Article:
An indoor war memorial that could have been lost from sight in a rural Angus church, is once again on display to the public.
The ornate sculpted plaque, inscribed with the names of five local men who made the ultimate sacrifice in the First World War, had been erected in Memus United Free Church at the end of hostilities.
However, Memus church eventually closed, and was subsequently sold.
Cortachy Church is now the only place of worship open in the glens and agreement was reached to move the tablet there.
Now in its new home, the tablet has been re-dedicated by the reverend Linda Stevens at a well-attended ceremony.
Angus Provost, Councillor Ronnie Proctor read out the names on the memorial, and gave the background of each person listed.
Speaking after the ceremony, he said: “I would like to congratulate everyone involved in having the memorial moved to a location where it will once again be visible.
“I think it is entirely fitting that names of those who fell in the service of their country should be remembered in perpetuity, and that is why it is important that memorials such as these, which can be found in rural churches up and down the country, are cared for appropriately.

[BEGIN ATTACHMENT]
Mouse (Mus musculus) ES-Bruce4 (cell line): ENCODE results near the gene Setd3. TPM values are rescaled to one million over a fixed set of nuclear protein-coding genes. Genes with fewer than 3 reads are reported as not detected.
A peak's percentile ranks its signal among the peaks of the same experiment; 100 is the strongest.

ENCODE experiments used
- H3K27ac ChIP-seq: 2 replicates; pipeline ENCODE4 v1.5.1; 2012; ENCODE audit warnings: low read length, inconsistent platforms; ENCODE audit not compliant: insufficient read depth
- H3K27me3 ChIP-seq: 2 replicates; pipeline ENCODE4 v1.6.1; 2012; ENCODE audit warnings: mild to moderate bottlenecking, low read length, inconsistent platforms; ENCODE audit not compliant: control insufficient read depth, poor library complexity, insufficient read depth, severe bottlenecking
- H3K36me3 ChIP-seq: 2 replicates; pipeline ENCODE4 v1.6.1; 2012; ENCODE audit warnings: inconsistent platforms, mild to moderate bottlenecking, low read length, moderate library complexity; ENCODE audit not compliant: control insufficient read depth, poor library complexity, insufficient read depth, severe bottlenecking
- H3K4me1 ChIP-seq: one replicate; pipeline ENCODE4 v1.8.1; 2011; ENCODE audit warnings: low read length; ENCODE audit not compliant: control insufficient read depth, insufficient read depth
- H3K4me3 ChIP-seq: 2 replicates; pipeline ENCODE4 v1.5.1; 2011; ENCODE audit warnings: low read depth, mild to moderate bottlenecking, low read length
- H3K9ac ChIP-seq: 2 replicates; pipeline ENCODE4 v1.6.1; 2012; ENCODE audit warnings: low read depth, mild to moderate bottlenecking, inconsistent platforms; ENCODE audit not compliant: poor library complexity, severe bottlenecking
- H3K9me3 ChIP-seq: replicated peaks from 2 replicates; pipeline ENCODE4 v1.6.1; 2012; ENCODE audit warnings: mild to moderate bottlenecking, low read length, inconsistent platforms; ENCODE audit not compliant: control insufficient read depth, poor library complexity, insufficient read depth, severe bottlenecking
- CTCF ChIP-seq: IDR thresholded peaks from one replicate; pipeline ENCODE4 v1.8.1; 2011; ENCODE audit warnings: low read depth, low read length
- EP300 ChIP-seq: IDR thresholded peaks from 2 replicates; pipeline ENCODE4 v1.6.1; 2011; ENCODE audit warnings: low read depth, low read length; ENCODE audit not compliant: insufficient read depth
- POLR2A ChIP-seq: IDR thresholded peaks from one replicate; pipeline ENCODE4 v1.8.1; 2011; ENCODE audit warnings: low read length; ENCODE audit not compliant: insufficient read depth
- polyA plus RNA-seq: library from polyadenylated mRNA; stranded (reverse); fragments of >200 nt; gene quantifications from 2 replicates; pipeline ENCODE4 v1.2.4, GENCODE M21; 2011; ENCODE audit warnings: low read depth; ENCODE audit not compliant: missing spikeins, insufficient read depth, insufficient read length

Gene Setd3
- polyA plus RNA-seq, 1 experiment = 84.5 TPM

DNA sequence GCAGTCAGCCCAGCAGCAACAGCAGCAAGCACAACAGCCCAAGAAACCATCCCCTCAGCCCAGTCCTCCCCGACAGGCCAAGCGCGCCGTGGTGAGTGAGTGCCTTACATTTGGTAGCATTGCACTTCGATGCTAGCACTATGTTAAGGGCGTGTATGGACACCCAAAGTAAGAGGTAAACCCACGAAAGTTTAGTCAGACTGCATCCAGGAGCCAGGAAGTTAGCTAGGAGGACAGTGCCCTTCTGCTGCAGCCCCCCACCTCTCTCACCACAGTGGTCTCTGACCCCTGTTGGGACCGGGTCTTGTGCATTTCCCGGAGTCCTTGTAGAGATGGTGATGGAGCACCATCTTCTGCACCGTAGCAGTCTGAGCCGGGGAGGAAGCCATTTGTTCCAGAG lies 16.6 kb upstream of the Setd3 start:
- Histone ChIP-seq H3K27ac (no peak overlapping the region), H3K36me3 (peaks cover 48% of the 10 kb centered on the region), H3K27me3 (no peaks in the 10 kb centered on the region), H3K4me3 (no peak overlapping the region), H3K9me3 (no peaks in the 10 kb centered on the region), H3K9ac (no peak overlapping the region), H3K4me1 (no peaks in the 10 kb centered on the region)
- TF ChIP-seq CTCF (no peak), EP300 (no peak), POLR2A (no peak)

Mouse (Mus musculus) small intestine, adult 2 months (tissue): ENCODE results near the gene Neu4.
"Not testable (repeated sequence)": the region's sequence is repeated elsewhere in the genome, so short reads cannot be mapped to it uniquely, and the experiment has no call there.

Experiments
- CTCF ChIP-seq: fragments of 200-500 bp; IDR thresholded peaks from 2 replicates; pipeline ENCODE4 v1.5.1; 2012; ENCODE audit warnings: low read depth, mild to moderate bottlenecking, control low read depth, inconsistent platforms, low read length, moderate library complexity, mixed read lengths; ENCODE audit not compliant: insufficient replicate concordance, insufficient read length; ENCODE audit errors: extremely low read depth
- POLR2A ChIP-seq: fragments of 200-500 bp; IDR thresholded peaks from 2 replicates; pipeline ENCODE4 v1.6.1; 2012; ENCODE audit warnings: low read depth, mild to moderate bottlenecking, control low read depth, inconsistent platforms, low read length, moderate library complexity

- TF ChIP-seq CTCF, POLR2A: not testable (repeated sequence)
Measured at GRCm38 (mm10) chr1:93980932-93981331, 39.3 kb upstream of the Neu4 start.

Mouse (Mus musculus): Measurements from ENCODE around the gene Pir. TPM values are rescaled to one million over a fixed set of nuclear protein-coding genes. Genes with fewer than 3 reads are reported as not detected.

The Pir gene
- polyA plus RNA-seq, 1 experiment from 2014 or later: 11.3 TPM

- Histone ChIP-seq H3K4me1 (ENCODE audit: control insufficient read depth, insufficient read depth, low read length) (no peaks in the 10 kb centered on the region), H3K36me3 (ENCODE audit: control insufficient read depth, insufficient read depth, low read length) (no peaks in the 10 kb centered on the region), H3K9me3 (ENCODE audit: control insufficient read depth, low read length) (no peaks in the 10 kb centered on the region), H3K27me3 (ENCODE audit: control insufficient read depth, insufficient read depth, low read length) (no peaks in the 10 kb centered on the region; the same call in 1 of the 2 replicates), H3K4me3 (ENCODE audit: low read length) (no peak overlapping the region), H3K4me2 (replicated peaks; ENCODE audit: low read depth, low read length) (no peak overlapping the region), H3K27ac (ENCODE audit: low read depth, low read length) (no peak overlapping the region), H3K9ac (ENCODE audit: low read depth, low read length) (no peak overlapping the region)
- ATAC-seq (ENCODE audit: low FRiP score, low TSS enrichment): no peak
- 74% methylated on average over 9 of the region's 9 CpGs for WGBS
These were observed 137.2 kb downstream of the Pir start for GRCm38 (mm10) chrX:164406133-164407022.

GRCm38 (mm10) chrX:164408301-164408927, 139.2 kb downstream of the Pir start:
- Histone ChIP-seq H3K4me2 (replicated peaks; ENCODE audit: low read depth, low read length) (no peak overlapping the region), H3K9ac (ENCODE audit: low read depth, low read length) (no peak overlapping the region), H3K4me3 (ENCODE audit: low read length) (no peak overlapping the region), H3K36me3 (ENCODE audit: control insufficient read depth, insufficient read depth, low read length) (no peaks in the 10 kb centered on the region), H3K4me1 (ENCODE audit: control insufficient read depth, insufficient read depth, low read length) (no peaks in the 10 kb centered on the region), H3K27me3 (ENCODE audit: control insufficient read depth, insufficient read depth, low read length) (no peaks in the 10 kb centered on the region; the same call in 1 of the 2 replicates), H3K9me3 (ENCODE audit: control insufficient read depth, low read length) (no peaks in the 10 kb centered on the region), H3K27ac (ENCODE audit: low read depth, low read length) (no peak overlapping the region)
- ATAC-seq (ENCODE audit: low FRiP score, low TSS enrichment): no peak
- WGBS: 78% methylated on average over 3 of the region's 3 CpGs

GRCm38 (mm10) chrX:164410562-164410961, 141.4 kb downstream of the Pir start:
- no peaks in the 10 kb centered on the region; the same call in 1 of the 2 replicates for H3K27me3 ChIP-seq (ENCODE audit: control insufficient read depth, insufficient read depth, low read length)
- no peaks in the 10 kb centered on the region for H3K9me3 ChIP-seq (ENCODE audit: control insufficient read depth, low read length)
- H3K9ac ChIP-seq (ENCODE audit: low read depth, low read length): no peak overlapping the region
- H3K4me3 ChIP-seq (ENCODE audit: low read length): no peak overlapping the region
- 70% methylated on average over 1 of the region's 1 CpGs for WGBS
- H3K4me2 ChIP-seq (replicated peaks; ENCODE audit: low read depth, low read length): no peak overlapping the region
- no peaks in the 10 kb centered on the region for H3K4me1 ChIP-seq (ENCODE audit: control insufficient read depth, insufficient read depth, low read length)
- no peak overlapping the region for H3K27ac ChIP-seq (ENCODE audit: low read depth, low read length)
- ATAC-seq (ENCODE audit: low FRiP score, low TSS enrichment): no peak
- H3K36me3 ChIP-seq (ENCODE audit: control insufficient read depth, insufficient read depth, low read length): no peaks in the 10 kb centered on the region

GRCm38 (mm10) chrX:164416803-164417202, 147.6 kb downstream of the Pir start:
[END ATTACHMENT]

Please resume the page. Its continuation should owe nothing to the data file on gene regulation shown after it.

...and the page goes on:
The tablet, inscribed “For King and Country” has the dates of 1914 -1920, after the government extended the time that those who fell could be classified as war dead to April 1920.
This allowed the inclusion of all those who were in uniform and died of wounds, or from the deadly flu epidemic which swept across the globe at the time.
The first name on the tablet is particularly poignant – Lieutenant James Craig of the 2/3rd Scottish Horse, was the son of the minister at Memus church.
Research into each of the men had been conducted by Mr Tom McCluskey and Mrs Anne McCluskey from the Angus Black Watch Association.
The lesson was read by Mrs Susan MacLaren and reflections were given by Mr Ivan Laird.
A wreath was then laid and Mr Laird competed the two-minute silence by playing the Last Post on the church organ.